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Health Reform Reverses Drop in Medical Access, Study Says

Health Reform Reverses Drop in Medical Access, Study Says

Most Americans have experienced a decade-long decline in access to medical care that may continue to spiral downward if President Obama’s healthcare law is repealed by Congress or overturned by the Supreme Court, according to a study released this week. Published in this month’s issue of Health Affairs, the study found that access to care for Americans aged 19 to 64 significantly deteriorated between 2000 and 2010 – even among patients with private health insurance. The 2010 Patient Protection and Affordable Care Act targets this age group. Researchers at the nonpartisan Urban Institute found that in 2010, adults were 66% more likely to report unmet medical needs than in 2000 and 79% more likely to have unmet dental needs. Although access was worse among the uninsured, 10.2% of Americans with private insurance reported unmet medical needs by 2010. “If the key coverage provisions in the (law) are ruled unconstitutional or repealed, projections indicate that the numbers of uninsured people will grow,” the researchers wrote. They conclude that their findings suggest that eliminating the law or curtailing the coverage expansion could result in continued erosion of adults’ access to care. Full study: May 2012 Health Affairs. Physician’s Weekly wants to know…do you agree that repealing the Affordable Care act will negatively impact access to healthcare?...
Rejection of Medicare & Private Coverage "Overstated"

Rejection of Medicare & Private Coverage "Overstated"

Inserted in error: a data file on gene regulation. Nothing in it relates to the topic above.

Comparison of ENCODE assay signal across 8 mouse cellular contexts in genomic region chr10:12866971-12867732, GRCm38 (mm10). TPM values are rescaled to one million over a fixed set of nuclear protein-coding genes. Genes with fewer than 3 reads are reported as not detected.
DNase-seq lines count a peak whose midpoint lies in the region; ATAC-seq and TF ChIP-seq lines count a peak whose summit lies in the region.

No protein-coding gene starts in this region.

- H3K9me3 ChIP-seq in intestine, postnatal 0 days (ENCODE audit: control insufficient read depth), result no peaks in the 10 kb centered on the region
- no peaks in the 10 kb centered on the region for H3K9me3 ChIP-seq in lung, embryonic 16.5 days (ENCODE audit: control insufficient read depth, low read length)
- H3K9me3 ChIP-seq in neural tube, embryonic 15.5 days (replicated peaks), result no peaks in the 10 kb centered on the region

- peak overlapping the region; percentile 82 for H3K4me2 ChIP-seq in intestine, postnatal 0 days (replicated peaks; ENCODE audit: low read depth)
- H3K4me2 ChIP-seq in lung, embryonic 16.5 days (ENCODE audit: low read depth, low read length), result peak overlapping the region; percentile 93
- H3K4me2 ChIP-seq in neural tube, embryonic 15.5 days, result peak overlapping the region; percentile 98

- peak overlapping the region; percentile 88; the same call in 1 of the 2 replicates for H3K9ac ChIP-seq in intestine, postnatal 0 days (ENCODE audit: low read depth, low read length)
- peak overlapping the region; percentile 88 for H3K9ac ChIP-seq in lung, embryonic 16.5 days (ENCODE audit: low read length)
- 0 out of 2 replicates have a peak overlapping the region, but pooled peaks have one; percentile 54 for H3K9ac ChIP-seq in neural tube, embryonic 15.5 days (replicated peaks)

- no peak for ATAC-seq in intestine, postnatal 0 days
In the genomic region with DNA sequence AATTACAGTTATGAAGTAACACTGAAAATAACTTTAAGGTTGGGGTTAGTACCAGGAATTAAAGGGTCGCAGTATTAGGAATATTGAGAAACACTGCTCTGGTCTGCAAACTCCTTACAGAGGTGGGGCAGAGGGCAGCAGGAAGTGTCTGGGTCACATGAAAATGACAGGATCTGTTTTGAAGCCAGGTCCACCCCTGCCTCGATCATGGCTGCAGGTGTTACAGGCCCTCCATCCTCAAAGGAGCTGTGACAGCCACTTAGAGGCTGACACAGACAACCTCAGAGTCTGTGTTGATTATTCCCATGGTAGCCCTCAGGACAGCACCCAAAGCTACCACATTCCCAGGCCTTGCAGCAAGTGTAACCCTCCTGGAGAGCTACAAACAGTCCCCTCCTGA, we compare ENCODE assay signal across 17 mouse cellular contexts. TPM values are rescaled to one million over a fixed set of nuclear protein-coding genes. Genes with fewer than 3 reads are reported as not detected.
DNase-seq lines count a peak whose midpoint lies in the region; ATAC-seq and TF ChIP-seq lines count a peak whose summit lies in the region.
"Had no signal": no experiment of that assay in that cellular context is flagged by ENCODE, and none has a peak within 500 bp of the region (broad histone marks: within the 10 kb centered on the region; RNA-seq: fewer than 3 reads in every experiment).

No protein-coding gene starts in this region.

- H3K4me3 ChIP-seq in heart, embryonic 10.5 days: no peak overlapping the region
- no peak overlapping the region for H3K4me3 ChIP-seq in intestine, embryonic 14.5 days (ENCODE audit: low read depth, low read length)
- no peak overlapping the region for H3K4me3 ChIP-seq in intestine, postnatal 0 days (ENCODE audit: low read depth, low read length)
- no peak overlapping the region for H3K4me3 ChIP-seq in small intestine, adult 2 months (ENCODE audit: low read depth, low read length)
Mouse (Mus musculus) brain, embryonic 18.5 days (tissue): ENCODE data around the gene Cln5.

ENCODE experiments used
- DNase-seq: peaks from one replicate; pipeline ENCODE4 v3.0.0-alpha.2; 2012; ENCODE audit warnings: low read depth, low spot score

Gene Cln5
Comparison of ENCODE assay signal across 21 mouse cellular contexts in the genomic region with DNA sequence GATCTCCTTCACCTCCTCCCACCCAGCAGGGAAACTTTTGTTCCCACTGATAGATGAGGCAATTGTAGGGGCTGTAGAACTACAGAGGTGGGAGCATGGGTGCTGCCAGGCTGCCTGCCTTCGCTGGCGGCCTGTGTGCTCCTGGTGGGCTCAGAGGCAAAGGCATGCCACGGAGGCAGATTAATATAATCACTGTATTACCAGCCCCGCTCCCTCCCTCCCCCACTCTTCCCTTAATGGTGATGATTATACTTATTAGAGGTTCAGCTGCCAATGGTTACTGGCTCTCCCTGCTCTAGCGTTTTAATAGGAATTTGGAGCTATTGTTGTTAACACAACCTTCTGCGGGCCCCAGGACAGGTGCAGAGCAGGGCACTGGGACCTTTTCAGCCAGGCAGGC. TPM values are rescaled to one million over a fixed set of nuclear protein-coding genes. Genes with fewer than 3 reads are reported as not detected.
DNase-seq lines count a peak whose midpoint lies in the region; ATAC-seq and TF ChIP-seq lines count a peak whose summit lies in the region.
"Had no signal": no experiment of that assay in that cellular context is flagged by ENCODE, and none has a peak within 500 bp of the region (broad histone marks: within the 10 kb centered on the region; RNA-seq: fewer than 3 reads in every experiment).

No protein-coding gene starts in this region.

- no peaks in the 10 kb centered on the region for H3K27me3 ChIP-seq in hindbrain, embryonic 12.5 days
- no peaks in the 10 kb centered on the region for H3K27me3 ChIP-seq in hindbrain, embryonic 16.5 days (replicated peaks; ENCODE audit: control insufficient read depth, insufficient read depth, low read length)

Several recent news articles from the media have discussed a drop in the number of physicians who accept patients with Medicare. However, recent trends in acceptance of various insurance types have not been examined, according to an analysis published in the June 27, 2011 Archives of Internal Medicine. Using data from a national survey, three doctors examined trends in physician acceptance of several insurance types, as well as self-pay patients. Their hope was that understanding “these trends can help informpolicymakers of potential access problems, particularly giventhe shortages in primary care, an aging population, growingprevalence of chronic disease, and insurance expansion underthe Patient Protection and Affordable Care Act.” Looking at data from 2005 to 2008, researchers found only a 2.6% reduction in the number of physicians who accepted patients with Medicare. The decline in acceptance was seen mostly among physicians in private practice. By contrast, physician acceptance of patients with private, non-capitated insurance had a more pronounced decline, dipping from 93.3% in 2005 to 87.8% in 2008. Acceptance of self-paying patients did not change significantly over the study period. Acceptance among both the above groups was still higher than that for patients with Medicaid and private, capitated capped insurance; a decline was seen over the study period among both latter groups. Based on their finding that more than 90% of physicians still accept Medicare patients despite marginal increases in reimbursement, the research team suggested that “anecdotal reports may be overstating access problems.” They noted that the decline in acceptance of private, non-capitated insurance was unexpected and suggested that it may be related to reimbursement and administrative burden. Lower reimbursement may...
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